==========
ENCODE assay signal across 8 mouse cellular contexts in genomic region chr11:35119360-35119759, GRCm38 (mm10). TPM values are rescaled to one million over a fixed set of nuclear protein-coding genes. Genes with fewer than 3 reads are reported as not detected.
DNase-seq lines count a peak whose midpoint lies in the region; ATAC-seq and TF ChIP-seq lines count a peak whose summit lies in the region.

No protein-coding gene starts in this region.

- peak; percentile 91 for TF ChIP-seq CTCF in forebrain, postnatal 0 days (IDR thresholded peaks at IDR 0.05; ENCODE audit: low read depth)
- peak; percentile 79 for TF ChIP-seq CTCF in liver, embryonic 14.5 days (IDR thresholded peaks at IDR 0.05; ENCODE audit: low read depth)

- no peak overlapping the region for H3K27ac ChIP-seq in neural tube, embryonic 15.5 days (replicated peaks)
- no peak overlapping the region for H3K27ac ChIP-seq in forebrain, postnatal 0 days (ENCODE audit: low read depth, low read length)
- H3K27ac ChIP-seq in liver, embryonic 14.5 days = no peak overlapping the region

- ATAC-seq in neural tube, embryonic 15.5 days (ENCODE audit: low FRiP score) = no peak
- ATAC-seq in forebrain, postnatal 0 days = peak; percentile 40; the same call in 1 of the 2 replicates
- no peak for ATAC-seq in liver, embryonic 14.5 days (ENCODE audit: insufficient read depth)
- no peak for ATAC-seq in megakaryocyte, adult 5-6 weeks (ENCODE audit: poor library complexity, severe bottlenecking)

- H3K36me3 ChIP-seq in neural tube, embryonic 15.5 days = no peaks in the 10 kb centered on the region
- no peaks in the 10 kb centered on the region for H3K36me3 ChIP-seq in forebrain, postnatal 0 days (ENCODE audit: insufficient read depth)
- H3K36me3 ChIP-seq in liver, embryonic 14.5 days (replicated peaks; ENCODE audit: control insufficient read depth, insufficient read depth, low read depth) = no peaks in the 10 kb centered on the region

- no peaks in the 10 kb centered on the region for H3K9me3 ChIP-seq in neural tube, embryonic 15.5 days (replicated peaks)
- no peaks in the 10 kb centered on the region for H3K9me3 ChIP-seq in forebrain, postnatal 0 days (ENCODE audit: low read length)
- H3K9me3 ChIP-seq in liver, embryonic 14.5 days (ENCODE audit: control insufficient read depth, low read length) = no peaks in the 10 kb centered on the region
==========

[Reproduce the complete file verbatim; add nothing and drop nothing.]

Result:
ENCODE assay signal across 8 mouse cellular contexts in genomic region chr11:35119360-35119759, GRCm38 (mm10). TPM values are rescaled to one million over a fixed set of nuclear protein-coding genes. Genes with fewer than 3 reads are reported as not detected.
DNase-seq lines count a peak whose midpoint lies in the region; ATAC-seq and TF ChIP-seq lines count a peak whose summit lies in the region.

No protein-coding gene starts in this region.

- peak; percentile 91 for TF ChIP-seq CTCF in forebrain, postnatal 0 days (IDR thresholded peaks at IDR 0.05; ENCODE audit: low read depth)
- peak; percentile 79 for TF ChIP-seq CTCF in liver, embryonic 14.5 days (IDR thresholded peaks at IDR 0.05; ENCODE audit: low read depth)

- no peak overlapping the region for H3K27ac ChIP-seq in neural tube, embryonic 15.5 days (replicated peaks)
- no peak overlapping the region for H3K27ac ChIP-seq in forebrain, postnatal 0 days (ENCODE audit: low read depth, low read length)
- H3K27ac ChIP-seq in liver, embryonic 14.5 days = no peak overlapping the region

- ATAC-seq in neural tube, embryonic 15.5 days (ENCODE audit: low FRiP score) = no peak
- ATAC-seq in forebrain, postnatal 0 days = peak; percentile 40; the same call in 1 of the 2 replicates
- no peak for ATAC-seq in liver, embryonic 14.5 days (ENCODE audit: insufficient read depth)
- no peak for ATAC-seq in megakaryocyte, adult 5-6 weeks (ENCODE audit: poor library complexity, severe bottlenecking)

- H3K36me3 ChIP-seq in neural tube, embryonic 15.5 days = no peaks in the 10 kb centered on the region
- no peaks in the 10 kb centered on the region for H3K36me3 ChIP-seq in forebrain, postnatal 0 days (ENCODE audit: insufficient read depth)
- H3K36me3 ChIP-seq in liver, embryonic 14.5 days (replicated peaks; ENCODE audit: control insufficient read depth, insufficient read depth, low read depth) = no peaks in the 10 kb centered on the region

- no peaks in the 10 kb centered on the region for H3K9me3 ChIP-seq in neural tube, embryonic 15.5 days (replicated peaks)
- no peaks in the 10 kb centered on the region for H3K9me3 ChIP-seq in forebrain, postnatal 0 days (ENCODE audit: low read length)
- H3K9me3 ChIP-seq in liver, embryonic 14.5 days (ENCODE audit: control insufficient read depth, low read length) = no peaks in the 10 kb centered on the region